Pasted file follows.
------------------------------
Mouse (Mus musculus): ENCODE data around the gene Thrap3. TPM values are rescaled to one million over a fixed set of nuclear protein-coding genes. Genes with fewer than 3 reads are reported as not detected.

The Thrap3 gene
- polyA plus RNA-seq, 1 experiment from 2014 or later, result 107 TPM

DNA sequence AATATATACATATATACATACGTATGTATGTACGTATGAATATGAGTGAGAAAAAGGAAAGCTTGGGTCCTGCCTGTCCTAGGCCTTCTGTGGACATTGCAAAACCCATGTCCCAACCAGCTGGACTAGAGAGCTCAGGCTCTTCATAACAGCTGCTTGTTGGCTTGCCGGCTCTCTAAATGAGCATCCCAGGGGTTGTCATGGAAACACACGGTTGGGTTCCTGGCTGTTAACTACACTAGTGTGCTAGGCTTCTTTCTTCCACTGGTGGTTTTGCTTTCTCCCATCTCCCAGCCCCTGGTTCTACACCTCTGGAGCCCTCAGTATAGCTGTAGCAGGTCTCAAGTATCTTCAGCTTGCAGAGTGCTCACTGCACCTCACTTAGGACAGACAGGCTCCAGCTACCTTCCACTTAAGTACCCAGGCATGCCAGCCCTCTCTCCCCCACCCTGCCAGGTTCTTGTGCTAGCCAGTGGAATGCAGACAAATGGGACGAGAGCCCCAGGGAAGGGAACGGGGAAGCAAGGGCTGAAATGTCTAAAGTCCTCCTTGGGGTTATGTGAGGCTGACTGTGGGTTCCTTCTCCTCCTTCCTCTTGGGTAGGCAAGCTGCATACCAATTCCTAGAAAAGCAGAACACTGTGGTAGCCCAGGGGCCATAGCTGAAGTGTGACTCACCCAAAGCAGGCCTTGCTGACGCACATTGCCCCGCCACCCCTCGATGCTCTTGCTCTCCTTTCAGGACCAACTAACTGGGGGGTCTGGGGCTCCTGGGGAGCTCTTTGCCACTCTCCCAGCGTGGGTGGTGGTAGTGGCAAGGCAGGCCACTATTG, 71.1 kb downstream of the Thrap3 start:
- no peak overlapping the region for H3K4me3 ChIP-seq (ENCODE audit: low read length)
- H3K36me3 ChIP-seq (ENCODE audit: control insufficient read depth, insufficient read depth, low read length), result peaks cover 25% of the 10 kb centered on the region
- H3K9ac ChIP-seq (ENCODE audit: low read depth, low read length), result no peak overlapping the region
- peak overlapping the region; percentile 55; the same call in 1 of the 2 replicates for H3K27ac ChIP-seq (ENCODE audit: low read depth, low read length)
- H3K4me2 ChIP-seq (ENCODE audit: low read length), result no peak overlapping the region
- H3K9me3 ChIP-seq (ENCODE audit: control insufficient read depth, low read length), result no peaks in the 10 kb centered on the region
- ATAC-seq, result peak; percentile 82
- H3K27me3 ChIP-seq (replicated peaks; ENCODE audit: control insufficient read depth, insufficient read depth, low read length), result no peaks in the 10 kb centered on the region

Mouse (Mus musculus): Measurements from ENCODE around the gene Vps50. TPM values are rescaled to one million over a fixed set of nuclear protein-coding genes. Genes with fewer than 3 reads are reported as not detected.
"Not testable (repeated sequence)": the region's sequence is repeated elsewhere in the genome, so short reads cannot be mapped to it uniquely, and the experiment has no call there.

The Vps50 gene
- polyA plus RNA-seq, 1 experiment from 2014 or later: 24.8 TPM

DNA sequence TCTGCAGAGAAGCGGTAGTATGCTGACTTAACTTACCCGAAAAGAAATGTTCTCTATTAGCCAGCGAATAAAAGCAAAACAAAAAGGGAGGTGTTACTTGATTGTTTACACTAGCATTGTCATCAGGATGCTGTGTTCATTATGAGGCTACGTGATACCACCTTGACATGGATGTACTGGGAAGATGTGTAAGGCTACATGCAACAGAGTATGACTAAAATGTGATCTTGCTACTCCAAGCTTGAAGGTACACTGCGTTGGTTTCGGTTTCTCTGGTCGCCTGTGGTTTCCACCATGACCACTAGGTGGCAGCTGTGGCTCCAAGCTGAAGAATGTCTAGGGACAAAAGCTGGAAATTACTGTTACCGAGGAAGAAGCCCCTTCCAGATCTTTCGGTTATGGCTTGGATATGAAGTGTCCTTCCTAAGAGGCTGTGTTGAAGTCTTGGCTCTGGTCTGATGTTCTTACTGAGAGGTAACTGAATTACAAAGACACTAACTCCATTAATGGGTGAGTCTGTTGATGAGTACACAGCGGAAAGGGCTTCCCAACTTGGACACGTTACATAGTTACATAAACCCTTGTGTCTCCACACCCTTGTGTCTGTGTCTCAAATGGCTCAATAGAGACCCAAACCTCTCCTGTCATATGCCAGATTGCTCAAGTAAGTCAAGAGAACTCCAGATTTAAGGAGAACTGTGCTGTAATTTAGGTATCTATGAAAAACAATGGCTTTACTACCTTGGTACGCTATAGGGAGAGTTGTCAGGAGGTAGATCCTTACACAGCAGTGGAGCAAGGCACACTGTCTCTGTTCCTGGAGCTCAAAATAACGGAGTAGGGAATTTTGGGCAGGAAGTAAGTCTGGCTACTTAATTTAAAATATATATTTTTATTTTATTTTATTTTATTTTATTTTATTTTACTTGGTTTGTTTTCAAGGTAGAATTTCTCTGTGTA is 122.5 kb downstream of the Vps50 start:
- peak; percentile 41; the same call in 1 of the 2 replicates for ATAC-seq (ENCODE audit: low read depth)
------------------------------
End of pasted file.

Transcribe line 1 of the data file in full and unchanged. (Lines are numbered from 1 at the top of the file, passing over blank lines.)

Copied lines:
Mouse (Mus musculus): ENCODE data around the gene Thrap3. TPM values are rescaled to one million over a fixed set of nuclear protein-coding genes. Genes with fewer than 3 reads are reported as not detected.